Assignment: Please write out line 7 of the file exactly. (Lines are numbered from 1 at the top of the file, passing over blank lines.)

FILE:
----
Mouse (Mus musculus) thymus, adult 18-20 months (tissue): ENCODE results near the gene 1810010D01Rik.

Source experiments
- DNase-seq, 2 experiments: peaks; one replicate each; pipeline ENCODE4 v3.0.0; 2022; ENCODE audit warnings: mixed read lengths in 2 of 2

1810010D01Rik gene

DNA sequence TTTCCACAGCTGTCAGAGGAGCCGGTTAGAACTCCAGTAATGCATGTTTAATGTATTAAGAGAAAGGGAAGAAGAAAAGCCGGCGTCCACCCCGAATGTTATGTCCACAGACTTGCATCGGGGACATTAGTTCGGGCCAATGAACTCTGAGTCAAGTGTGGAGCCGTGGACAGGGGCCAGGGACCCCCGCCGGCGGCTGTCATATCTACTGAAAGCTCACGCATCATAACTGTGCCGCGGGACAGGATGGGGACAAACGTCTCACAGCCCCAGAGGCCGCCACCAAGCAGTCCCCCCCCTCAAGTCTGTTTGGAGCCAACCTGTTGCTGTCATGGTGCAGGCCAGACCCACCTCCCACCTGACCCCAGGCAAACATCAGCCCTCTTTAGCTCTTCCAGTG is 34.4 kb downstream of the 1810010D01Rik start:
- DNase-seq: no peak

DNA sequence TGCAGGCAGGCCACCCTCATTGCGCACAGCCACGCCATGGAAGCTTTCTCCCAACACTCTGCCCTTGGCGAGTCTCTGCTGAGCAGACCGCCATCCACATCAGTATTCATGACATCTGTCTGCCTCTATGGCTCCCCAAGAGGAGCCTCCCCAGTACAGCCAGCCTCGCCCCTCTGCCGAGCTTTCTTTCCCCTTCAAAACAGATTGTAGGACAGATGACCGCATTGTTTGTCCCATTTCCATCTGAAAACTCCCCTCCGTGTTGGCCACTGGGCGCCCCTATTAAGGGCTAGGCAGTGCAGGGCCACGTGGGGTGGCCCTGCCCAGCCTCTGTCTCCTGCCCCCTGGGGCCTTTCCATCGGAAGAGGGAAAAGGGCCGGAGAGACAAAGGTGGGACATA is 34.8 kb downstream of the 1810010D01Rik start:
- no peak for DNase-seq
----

DNA sequence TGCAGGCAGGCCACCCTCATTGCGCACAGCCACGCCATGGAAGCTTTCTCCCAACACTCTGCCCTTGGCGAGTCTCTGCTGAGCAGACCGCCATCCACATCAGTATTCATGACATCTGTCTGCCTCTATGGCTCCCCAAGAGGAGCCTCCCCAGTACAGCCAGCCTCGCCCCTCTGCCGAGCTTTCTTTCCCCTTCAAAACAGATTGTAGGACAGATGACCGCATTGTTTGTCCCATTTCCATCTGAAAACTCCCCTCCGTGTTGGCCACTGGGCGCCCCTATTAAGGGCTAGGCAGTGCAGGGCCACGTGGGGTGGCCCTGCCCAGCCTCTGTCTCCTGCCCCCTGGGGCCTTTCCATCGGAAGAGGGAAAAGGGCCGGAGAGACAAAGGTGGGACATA is 34.8 kb downstream of the 1810010D01Rik start: